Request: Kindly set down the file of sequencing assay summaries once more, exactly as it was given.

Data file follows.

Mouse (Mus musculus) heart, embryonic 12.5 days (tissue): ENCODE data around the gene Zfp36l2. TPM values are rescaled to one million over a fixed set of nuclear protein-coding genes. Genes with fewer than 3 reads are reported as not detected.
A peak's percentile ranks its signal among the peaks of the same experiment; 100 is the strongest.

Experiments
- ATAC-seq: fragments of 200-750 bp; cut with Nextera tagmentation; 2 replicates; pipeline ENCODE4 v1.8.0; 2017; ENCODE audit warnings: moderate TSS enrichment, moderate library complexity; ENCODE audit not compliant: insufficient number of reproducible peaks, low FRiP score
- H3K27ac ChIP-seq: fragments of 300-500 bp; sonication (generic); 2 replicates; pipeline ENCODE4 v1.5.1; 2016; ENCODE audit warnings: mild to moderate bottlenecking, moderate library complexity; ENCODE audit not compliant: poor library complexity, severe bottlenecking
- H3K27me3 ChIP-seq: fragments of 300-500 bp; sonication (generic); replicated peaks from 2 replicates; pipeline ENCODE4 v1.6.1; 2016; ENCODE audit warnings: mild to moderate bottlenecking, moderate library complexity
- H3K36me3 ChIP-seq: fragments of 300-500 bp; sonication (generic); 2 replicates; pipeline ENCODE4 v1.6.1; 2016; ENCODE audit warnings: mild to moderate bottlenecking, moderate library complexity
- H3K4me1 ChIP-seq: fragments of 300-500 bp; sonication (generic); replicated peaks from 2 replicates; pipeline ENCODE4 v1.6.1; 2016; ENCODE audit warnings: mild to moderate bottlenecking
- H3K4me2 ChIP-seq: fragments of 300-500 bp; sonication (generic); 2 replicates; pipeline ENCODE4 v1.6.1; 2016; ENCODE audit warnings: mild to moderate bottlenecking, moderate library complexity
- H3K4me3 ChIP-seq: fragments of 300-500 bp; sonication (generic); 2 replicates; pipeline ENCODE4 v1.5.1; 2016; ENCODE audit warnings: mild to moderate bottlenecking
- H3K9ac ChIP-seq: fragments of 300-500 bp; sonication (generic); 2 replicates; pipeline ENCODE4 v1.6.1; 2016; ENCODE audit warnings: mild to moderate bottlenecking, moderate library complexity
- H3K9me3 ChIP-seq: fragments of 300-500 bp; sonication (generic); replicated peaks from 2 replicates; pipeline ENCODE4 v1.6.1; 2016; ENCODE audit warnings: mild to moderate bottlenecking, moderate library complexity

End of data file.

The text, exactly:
Mouse (Mus musculus) heart, embryonic 12.5 days (tissue): ENCODE data around the gene Zfp36l2. TPM values are rescaled to one million over a fixed set of nuclear protein-coding genes. Genes with fewer than 3 reads are reported as not detected.
A peak's percentile ranks its signal among the peaks of the same experiment; 100 is the strongest.

Experiments
- ATAC-seq: fragments of 200-750 bp; cut with Nextera tagmentation; 2 replicates; pipeline ENCODE4 v1.8.0; 2017; ENCODE audit warnings: moderate TSS enrichment, moderate library complexity; ENCODE audit not compliant: insufficient number of reproducible peaks, low FRiP score
- H3K27ac ChIP-seq: fragments of 300-500 bp; sonication (generic); 2 replicates; pipeline ENCODE4 v1.5.1; 2016; ENCODE audit warnings: mild to moderate bottlenecking, moderate library complexity; ENCODE audit not compliant: poor library complexity, severe bottlenecking
- H3K27me3 ChIP-seq: fragments of 300-500 bp; sonication (generic); replicated peaks from 2 replicates; pipeline ENCODE4 v1.6.1; 2016; ENCODE audit warnings: mild to moderate bottlenecking, moderate library complexity
- H3K36me3 ChIP-seq: fragments of 300-500 bp; sonication (generic); 2 replicates; pipeline ENCODE4 v1.6.1; 2016; ENCODE audit warnings: mild to moderate bottlenecking, moderate library complexity
- H3K4me1 ChIP-seq: fragments of 300-500 bp; sonication (generic); replicated peaks from 2 replicates; pipeline ENCODE4 v1.6.1; 2016; ENCODE audit warnings: mild to moderate bottlenecking
- H3K4me2 ChIP-seq: fragments of 300-500 bp; sonication (generic); 2 replicates; pipeline ENCODE4 v1.6.1; 2016; ENCODE audit warnings: mild to moderate bottlenecking, moderate library complexity
- H3K4me3 ChIP-seq: fragments of 300-500 bp; sonication (generic); 2 replicates; pipeline ENCODE4 v1.5.1; 2016; ENCODE audit warnings: mild to moderate bottlenecking
- H3K9ac ChIP-seq: fragments of 300-500 bp; sonication (generic); 2 replicates; pipeline ENCODE4 v1.6.1; 2016; ENCODE audit warnings: mild to moderate bottlenecking, moderate library complexity
- H3K9me3 ChIP-seq: fragments of 300-500 bp; sonication (generic); replicated peaks from 2 replicates; pipeline ENCODE4 v1.6.1; 2016; ENCODE audit warnings: mild to moderate bottlenecking, moderate library complexity